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Officer Convicted of Misusing Network

April 30, 2002

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Officer Convicted of Misusing Network

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by Darrell Clem

Staff Writer, Hometown Communications Network

A decorated Westland police officer has been convicted of obtaining privileged information from a statewide computer network and illegally turning it over to a friend.

Skender Gocaj, 30, could potentially face a 90-day jail term, but defense attorney Ronald McDuffie said a more likely sentence will be probation or fines.

"It shouldn't be anything severe," McDuffie said.

Gocaj was found guilty Friday by a Westland District Court jury that believed he misused the Law Enforcement Information Network to help a friend whose fiancee had been involved in a traffic dispute.

"The crux of the case was that it was a situation where you had a police officer who had access to privileged information and shared it with someone outside of law enforcement," Westland police Lt. Gary Sikorski said.

Here's an account of what authorities say happened with Gocaj:

His friend's fiancee had a verbal dispute with a 61-year-old man over the way she parked outside a Livonia veterinary clinic last June, and she jotted down his license plate number.

She gave the information to her boyfriend, who turned it over to Gocaj so that he could obtain personal information about the man.

The boyfriend then used the information to contact the man at his home, making what the victim has described as threatening remarks that made him fearful.

A jury convicted Gocaj after deliberating less than a half-hour Friday, capping a two-day trial and ruling against an officer who had received a life-saving award for helping to rescue residents from a burning apartment building in December.

Earlier, Gocaj had taken time off from his job to volunteer for peacekeeping forces in Kosovo - where he has family ties.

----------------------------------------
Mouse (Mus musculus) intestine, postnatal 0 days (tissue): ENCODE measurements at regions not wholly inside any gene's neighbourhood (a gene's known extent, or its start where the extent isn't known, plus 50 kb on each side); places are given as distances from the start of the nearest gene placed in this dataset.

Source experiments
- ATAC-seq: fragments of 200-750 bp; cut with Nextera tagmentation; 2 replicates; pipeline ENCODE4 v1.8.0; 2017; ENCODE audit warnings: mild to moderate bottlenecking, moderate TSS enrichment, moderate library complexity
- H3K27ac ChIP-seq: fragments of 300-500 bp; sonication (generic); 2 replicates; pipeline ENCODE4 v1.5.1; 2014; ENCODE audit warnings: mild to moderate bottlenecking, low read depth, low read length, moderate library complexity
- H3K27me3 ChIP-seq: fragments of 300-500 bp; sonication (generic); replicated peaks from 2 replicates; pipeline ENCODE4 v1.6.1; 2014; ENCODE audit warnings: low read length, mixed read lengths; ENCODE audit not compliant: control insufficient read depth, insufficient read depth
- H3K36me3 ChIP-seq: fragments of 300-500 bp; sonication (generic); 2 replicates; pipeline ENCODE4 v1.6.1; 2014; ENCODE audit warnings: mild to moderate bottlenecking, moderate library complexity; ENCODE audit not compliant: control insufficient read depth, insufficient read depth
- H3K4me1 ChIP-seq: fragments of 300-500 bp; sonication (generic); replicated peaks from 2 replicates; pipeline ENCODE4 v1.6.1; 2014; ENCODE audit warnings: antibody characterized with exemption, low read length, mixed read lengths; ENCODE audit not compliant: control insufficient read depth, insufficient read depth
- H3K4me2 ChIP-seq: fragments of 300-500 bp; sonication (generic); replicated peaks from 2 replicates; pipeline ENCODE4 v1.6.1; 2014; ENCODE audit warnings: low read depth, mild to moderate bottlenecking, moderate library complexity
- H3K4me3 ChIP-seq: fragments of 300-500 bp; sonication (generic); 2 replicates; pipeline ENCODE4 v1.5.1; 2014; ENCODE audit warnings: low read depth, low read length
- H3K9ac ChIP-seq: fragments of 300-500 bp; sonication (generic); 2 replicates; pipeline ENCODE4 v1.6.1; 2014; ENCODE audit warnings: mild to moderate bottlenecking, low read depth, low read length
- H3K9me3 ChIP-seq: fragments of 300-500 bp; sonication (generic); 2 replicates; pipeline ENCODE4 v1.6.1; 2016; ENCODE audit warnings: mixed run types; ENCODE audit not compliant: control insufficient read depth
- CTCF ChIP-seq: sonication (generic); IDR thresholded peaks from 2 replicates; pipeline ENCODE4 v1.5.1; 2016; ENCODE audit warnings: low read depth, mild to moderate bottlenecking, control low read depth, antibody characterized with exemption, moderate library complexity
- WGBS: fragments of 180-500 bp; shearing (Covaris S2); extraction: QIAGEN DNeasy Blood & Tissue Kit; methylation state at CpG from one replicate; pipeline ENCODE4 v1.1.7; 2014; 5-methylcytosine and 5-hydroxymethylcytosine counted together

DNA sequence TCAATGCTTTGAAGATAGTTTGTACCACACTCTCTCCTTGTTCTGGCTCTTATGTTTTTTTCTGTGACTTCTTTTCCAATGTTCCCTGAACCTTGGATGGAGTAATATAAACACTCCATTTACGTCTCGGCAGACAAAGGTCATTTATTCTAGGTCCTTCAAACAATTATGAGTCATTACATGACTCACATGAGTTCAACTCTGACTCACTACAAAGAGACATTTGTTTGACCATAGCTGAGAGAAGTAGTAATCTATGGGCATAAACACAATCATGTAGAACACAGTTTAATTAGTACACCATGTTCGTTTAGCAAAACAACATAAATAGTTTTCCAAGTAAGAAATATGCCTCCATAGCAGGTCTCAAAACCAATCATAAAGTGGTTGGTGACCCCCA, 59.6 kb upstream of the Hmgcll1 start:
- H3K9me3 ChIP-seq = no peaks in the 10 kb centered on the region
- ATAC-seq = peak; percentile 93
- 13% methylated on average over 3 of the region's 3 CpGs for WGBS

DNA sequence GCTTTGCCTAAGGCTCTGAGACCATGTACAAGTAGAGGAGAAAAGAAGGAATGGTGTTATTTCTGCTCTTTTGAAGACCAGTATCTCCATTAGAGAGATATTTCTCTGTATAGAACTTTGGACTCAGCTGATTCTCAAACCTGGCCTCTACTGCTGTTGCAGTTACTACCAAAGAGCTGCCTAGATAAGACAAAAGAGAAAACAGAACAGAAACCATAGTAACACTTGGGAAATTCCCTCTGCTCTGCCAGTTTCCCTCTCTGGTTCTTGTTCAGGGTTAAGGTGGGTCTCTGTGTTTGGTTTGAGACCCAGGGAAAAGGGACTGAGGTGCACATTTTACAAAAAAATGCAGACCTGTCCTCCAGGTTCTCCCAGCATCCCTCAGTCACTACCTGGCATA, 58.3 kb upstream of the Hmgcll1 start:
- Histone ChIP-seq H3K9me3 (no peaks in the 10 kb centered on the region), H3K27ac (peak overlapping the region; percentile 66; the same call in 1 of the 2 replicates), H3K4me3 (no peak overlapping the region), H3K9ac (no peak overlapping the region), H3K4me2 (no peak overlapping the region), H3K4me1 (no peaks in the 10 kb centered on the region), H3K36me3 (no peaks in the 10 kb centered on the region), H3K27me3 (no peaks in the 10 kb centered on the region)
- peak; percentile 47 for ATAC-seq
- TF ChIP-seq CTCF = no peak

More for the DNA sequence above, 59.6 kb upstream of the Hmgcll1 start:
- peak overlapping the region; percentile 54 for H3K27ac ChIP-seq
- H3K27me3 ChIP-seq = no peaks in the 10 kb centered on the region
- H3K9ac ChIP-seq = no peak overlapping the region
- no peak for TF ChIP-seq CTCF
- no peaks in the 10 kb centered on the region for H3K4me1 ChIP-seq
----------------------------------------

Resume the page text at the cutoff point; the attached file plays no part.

Gocaj remains on the job as a Westland police officer, but Deputy Chief Dan Pfannes said he already has been disciplined.

Pfannes said he couldn't disclose specific details of disciplinary actions taken against Gocaj.

McDuffie described Gocaj as a dedicated police officer who had hoped to avoid conviction of the misdemeanor crime.

"He's disappointed, without question," McDuffie said.

The same crime would become a felony on a second offense, authorities said.

Gocaj did what he believed was right when he obtained information for his friend and the friend's fiancee, McDuffie said.

The officer feared that the parking lot dispute, with obscene gestures and shouts, may have involved a man that earlier had stalked his friend's fiancee, according to McDuffie.

Gocaj believed that he might gain information to thwart a possible crime by checking the man's identity, McDuffie said.

Instead, Gocaj, himself, was charged.

"He was darned if he did and darned if he didn't," McDuffie said, adding later, "I don't think it will happen again, that's for sure."

Westland district judges disqualified themselves from Gocaj's case, which was heard in Westland court by visiting Garden City 21st District Judge Richard Hammer Jr.

A sentencing date had not been scheduled.

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